Television networks also seek to brand individual programs. But more important for them is the extension of their overall channel brand. "We very intentionally have reached out to online users for our auto-makeover series Pimp My Ride," says Beth J. Greenwald, MTV Network's executive who oversees the popular series. "Kids come to the MTV Web site because they get an overall experience consistent with the culture of our network. That experience is bigger than any one particular show. We tried to grab the attention of these kids by giving them the opportunity to play our Build Your Own Ride game online." The show quickly became a hit, especially in the 12-34 age range, and it was ultimately seen by more than 80 million viewers in its first season.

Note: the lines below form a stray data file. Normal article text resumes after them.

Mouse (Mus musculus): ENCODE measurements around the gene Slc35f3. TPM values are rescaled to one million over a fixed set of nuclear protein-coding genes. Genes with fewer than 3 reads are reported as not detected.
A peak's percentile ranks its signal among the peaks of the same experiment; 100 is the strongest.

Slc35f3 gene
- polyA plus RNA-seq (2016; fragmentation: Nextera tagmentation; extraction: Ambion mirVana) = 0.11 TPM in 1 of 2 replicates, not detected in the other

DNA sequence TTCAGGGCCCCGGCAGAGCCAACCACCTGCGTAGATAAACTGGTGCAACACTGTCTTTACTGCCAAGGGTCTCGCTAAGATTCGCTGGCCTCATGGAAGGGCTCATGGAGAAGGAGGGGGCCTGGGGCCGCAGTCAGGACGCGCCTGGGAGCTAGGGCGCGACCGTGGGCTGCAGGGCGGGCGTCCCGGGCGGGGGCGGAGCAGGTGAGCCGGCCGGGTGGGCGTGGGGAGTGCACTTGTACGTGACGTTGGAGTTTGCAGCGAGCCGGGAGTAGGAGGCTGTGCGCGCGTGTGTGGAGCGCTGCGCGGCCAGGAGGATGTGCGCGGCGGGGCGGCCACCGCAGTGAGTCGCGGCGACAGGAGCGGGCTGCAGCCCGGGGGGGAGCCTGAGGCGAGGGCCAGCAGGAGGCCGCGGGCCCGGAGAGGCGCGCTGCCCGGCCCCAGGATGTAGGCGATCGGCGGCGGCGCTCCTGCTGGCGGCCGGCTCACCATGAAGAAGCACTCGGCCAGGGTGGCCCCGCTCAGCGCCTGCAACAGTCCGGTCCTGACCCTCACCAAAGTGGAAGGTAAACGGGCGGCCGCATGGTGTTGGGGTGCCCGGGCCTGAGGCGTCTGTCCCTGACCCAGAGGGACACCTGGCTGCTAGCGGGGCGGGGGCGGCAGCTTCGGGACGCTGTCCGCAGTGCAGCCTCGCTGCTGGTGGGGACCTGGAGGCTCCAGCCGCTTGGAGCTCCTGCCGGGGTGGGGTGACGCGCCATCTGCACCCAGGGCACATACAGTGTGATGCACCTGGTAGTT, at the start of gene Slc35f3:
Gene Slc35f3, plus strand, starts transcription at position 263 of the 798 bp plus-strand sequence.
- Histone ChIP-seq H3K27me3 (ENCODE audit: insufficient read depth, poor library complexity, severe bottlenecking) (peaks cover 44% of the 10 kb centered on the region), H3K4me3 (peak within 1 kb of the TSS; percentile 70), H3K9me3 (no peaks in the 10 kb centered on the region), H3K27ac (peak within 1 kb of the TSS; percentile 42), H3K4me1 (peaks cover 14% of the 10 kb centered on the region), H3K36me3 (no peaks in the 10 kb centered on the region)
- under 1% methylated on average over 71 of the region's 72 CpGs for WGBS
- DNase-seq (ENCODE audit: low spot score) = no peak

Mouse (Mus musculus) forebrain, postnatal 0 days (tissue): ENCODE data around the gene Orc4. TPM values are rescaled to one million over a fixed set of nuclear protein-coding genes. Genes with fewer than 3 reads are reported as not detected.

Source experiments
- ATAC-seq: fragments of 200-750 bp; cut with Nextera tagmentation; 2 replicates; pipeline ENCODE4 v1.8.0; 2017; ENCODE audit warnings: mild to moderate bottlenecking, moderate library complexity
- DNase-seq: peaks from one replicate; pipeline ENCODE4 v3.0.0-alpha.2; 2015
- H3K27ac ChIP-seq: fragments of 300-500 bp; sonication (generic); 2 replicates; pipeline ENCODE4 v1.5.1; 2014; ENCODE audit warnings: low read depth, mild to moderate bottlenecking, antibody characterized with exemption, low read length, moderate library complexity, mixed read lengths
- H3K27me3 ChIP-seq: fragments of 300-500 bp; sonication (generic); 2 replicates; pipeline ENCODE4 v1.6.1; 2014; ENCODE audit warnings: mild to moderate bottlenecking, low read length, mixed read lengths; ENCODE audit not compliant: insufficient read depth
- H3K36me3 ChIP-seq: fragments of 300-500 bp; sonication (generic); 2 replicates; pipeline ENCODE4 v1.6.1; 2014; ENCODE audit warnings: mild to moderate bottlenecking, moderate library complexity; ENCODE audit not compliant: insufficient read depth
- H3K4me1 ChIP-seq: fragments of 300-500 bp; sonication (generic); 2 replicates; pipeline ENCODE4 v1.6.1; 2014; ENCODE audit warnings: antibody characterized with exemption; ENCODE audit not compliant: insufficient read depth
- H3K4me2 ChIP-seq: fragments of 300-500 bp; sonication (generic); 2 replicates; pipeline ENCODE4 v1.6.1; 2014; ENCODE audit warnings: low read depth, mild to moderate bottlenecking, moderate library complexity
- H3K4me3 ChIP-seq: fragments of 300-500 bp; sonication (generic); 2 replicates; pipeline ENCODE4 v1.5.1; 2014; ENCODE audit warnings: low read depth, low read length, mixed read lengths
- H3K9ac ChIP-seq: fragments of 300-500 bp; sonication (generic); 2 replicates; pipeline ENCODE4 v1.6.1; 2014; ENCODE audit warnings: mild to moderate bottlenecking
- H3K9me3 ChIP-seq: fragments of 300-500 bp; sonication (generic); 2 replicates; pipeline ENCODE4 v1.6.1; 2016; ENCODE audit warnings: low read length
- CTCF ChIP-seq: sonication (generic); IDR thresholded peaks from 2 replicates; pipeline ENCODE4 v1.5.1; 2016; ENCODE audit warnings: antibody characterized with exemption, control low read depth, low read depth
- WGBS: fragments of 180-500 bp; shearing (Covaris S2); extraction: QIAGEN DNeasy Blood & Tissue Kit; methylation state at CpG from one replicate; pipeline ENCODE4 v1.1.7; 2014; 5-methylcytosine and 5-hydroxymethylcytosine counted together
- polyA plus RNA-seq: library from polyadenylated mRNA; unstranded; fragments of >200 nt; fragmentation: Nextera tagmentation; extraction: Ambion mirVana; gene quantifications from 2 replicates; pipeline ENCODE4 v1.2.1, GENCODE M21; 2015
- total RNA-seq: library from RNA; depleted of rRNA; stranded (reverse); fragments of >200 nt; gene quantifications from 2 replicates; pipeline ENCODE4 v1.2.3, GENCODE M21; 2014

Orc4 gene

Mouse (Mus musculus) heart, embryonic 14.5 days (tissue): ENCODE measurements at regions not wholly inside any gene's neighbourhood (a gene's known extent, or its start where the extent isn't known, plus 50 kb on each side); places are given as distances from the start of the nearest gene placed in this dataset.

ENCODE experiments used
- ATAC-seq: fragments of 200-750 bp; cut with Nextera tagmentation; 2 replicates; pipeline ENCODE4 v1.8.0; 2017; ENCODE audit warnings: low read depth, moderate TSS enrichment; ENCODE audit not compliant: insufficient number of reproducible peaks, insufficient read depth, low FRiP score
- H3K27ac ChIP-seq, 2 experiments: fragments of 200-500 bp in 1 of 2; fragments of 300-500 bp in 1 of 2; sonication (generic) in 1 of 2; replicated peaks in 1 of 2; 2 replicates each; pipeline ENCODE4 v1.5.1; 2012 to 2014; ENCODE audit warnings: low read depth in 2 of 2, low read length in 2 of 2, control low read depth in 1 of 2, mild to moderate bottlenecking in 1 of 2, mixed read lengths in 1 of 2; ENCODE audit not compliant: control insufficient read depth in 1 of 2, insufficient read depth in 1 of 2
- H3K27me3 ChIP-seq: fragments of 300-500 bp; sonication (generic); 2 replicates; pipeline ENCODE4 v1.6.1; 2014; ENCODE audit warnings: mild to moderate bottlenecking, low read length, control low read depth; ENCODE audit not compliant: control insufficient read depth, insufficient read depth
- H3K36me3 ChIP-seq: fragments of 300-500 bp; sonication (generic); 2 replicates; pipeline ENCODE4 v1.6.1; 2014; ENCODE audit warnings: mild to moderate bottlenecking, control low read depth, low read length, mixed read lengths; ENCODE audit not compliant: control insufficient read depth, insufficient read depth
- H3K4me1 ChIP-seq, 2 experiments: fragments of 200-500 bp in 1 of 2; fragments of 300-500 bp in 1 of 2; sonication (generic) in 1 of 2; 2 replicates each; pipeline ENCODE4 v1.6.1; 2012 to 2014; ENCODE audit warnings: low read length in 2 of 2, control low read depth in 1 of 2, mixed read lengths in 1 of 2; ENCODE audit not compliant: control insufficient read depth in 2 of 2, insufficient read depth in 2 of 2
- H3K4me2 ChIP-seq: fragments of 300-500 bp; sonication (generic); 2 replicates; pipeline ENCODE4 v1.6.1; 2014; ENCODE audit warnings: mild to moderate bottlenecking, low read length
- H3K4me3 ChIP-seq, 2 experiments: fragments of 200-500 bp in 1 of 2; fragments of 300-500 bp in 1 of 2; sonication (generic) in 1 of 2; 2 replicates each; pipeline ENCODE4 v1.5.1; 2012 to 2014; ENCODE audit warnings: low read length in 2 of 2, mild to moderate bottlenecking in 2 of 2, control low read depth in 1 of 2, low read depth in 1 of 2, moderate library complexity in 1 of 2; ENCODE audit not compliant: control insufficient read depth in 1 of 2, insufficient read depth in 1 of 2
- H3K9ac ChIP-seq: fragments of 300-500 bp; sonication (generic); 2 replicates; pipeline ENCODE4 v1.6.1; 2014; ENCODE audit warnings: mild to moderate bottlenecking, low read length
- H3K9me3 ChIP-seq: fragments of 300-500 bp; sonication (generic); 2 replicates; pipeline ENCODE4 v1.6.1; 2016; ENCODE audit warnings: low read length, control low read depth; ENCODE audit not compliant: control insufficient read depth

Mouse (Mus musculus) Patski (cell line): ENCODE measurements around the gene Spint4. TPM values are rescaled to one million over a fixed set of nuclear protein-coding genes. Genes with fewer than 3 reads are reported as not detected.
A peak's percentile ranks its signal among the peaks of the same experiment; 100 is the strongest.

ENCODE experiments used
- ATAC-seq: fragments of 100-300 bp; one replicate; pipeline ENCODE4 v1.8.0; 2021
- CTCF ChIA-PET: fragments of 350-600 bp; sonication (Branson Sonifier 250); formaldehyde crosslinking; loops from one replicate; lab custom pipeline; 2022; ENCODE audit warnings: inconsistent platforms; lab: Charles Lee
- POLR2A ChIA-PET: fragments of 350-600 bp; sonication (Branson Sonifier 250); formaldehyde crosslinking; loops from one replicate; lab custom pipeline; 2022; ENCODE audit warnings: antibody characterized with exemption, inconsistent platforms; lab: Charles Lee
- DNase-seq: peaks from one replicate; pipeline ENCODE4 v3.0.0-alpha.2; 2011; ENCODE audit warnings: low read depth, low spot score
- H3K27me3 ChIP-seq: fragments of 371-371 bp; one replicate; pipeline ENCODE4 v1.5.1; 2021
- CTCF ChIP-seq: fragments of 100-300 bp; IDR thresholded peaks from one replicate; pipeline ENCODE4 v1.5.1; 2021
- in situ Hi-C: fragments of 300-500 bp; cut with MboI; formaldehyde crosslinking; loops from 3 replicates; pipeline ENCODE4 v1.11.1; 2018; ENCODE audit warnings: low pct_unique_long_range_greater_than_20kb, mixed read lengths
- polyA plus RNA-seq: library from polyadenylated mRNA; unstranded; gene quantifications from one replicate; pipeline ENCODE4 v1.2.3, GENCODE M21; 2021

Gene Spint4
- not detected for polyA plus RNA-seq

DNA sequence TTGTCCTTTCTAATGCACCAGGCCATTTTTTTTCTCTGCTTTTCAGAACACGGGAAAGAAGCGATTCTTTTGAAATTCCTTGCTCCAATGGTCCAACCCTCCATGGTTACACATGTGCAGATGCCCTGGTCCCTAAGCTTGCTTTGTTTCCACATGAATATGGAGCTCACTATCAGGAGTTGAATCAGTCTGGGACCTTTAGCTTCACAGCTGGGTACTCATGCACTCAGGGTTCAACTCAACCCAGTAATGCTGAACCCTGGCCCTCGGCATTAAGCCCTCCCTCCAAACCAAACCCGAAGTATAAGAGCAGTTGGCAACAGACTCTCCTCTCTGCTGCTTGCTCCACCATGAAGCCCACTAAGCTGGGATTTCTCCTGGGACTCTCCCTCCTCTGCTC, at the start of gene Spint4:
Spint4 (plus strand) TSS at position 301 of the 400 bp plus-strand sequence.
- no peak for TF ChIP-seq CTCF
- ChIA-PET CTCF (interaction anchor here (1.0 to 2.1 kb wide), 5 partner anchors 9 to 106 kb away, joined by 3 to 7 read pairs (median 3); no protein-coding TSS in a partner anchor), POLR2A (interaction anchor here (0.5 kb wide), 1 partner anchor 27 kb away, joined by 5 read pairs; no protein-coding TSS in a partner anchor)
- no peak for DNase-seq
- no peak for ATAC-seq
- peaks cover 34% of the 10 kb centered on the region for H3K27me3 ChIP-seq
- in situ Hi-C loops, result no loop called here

Of course, MTV's problem mirrors Sony's, but because of the added emphasis on overall channel branding, it's a struggle that occurs on a longer-term basis. In order to maintain consistency of the MTV brand online, the network turned to Extensis' DAM software, Portfolio. Extensis' director of product management, Kirk Sadler, says, "Among other things, MTV has used Portfolio to archive and centralize all of its branded elements. Logos, graphics, video clips, animation, photographs—anything branded—is able to be accessed, sorted, and identified immediately." This ease of access to multiple terabytes of data allows departments and contractors in many locations to quickly gather the most current brand assets and then use them creatively. Likewise, centralization enables administrators to more easily implement a formalized backup procedure, and Portfolio's Express feature allows users to transfer data to various other desktop applications through simple drag-and-drop methods. Extensis' Sadler adds that an unanticipated benefit of the software for MTV is that they've vastly sped up internal approval times, thereby allowing MTV's branded content to go on-air and online more quickly. By ultimately speeding up production time and ensuring a consistent brand identity, Extensis considers MTV's use of the software a time-saving, competitive advantage for the network.